Boston-area to do list

David McClister


Lera’s lyrics

“There’s a lot of love and death happening here. But what else do you write about?” So said Lera Lynn about “The Avenues,” the next record from the Georgia-raised singer-songwriter. “Letters,” “Coming Down,” and “Leave It Up to Me” tell about the Americana/country musician’s challenges as the daughter of an alcoholic father. Lynn’s current release is “Lying In The Sun.” March 6 at 7 p.m. $12.
Johnny D’s, 17 Holland St., Somerville. 617-776-2004.


Revelations In a 2009 interview, we asked Judith Jamison if she missed dancing. After an emphatic “No,” the Alvin Ailey American Dance Theater artistic director emerita continued: “The next plateau is . . . watching dancers enjoy themselves, enjoy the family, and grow within the family as people, as artists, the way I did when I was their age.” Jamison and the troupe recently completed a year of international touring celebrating the company’s 50 years. 7 p.m. Free (registration required). Lesley University’s Washburn Auditorium, 10 Phillips Place, Cambridge. 617-349-8622.

An artistic trio “Arnold Trachtman: Portraits” is about growing up in Lynn. “Stephanie Angelo: This Land is Your Land” deals with progress vs. preservation. And the third show at Galatea Fine Art is “Ed Friedman: StreetWhys: A Personal View of Street Photography.” Wed-Fri noon-6 p.m., Sat and Sun until 5 p.m. through March 30
(reception March 7 6-8 p.m.). Free. Galatea Fine Art, 460B Harrison Ave., Boston. 617-542-1500.


Friends forever? Expect tissue-grabbing during “Not a Day Goes By,” a Stephen Sondheim song from “Merrily We Roll Along.” And be prepared for a musical that works backward from 1976 to 1955 to tell a story about buddies and challenges of fame. 8 p.m. (through March 8). $25, $30. Boston Conservatory Theater, 31 Hemenway St., Boston. 617-912-9222.


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Shake it up Blues rocker meets beatboxer in Heymoonshaker, a pair of Brits who met while busking in New Zealand. Andy Balcon and Dave Crowe released the EP “Shakerism” last year; the second is due soon. They share the bill with Sugar Blood Jinx (11:15 p.m.). March 6 at 10 p.m. $10. Atwood’s Tavern, 877 Cambridge St., Cambridge. 800-838-3006.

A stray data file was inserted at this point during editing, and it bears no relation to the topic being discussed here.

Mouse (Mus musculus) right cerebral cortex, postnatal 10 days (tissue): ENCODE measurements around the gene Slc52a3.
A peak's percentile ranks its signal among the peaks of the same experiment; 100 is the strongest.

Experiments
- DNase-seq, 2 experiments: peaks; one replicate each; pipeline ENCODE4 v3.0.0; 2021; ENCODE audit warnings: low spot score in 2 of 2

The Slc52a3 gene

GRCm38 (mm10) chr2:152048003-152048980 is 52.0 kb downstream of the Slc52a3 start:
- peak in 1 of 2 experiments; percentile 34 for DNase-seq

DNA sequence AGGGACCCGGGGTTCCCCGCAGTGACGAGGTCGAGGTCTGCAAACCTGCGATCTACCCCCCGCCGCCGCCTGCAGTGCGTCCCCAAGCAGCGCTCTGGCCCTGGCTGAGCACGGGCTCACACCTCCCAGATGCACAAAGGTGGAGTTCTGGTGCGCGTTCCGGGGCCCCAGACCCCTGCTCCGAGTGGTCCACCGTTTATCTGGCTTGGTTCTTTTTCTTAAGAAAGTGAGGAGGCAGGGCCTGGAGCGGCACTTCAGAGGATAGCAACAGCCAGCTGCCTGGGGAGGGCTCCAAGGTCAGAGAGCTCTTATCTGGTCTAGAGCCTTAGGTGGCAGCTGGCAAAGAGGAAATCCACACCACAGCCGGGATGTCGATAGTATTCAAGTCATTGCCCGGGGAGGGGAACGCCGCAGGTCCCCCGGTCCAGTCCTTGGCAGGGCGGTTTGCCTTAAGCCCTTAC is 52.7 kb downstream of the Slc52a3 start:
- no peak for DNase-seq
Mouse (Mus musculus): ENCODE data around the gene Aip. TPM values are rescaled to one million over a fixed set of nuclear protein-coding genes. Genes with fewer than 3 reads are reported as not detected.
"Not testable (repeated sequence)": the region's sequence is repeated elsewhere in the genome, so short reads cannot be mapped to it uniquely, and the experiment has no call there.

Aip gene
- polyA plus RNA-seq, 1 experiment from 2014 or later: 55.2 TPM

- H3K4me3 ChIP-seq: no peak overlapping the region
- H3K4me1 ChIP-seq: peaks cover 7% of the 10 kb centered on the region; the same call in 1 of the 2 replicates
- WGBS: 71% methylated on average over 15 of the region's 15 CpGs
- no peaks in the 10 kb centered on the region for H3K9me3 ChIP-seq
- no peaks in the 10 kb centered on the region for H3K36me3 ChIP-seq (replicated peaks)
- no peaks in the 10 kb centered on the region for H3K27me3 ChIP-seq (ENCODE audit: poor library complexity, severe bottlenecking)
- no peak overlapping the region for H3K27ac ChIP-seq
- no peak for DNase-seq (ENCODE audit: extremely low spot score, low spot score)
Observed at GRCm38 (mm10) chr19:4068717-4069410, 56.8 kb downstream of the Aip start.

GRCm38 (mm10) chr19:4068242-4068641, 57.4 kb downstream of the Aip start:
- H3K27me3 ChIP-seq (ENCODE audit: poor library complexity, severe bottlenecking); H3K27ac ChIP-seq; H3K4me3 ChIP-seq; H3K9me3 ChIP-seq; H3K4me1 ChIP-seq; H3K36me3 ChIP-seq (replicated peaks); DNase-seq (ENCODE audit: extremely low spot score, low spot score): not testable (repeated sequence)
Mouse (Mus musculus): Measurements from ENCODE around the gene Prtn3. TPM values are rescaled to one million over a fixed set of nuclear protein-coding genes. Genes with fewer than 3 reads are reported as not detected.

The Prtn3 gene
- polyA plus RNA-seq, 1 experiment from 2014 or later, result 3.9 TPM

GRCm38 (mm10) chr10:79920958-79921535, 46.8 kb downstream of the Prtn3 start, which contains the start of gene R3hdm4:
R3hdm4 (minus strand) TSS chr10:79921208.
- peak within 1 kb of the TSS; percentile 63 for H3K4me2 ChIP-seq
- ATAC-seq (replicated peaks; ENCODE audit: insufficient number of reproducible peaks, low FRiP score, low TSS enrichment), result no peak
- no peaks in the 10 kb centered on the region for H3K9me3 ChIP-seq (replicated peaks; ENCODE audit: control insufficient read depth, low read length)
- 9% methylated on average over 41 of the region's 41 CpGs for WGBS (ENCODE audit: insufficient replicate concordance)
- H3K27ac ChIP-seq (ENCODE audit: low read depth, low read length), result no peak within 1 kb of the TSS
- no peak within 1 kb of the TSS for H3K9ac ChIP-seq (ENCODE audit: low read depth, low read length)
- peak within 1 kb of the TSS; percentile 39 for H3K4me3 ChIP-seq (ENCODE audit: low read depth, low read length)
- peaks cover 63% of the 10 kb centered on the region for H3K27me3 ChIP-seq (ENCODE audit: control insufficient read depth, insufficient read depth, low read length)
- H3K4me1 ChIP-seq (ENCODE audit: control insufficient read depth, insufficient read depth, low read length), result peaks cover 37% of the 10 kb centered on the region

A Wilde story When it premiered in 1905, “Salome” caused a fuss. Richard Strauss’s opera is based on Oscar Wilde’s story about the biblical namesake made to perform the Dance of Seven Veils for King Herod, her salacious stepfather. Music director designate, Andris Nelsons, conducts the Boston Symphony Orchestra and soprano Gun-Brit Barkmin in the title role. March 6 at 8 p.m. $30-$130 ($20 under age 40 on a first-come, first-served basis, one-pair limit). Symphony Hall, 301 Mass. Ave., Boston. 617-266-1200.

Calypso and causes Harry Belafonte said, “My social and political interests are part of my career. I cannot separate them. My songs reflect the human condition. The role of art isn’t just to show life as it is, but to show life as it should be.” He receives an honorary doctor of music degree at “The Life and Music of Harry Belafonte: A Tribute Concert,” where students and faculty celebrate the singer, activist, and actor. March 6 at 7:30 p.m. $8, $12 day of show. Berklee Performance Center, 136 Massachusetts Ave., Boston. 617-747-2261.

June Wulff can be reached at